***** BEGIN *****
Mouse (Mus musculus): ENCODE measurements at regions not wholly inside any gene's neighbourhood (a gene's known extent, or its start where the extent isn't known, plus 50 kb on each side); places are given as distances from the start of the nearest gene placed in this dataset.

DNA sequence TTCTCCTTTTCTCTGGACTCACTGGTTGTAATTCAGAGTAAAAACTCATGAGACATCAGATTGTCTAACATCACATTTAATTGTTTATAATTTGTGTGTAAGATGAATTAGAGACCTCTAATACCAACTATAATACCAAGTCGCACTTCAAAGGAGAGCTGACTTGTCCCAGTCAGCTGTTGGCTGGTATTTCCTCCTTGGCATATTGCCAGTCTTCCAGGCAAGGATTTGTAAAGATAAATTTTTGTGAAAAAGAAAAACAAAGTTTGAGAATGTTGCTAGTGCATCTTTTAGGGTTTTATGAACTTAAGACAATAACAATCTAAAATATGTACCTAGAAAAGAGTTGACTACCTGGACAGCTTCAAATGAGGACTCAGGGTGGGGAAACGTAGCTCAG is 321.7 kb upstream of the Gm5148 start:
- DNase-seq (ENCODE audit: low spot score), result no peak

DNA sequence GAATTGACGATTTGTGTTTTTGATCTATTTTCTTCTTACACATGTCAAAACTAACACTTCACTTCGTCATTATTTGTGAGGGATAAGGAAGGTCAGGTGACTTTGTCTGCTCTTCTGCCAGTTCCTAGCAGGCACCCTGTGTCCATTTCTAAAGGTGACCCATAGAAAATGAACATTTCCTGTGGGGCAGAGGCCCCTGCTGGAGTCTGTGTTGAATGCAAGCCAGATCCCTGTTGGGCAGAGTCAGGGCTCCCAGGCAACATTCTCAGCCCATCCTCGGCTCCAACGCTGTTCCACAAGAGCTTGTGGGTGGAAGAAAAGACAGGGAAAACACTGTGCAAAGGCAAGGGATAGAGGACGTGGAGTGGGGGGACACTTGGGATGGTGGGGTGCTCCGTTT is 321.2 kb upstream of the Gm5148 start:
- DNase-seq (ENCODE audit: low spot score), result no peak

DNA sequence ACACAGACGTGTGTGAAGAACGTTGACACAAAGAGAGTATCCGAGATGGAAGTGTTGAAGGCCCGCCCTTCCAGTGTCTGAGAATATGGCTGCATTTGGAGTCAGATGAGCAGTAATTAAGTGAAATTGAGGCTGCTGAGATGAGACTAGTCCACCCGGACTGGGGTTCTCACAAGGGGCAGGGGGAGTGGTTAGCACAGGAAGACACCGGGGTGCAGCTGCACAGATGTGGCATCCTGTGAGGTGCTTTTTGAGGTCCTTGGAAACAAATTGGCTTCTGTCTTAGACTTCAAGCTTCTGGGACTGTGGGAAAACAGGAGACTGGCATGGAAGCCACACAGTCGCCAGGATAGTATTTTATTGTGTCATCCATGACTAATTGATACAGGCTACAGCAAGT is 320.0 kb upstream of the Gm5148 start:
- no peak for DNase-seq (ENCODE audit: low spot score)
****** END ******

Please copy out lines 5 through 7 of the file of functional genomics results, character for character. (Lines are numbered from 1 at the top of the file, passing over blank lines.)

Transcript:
- DNase-seq (ENCODE audit: low spot score), result no peak

DNA sequence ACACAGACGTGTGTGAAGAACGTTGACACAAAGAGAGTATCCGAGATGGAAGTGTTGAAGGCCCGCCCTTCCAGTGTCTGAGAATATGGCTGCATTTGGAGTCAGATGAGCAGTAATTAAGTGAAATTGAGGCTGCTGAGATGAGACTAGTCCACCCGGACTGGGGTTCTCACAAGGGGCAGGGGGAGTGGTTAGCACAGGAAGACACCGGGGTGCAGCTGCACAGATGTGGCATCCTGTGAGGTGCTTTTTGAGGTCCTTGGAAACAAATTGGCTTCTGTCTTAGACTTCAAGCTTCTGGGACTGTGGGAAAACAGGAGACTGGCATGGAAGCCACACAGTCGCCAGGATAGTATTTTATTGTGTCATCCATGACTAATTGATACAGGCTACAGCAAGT is 320.0 kb upstream of the Gm5148 start:
- no peak for DNase-seq (ENCODE audit: low spot score)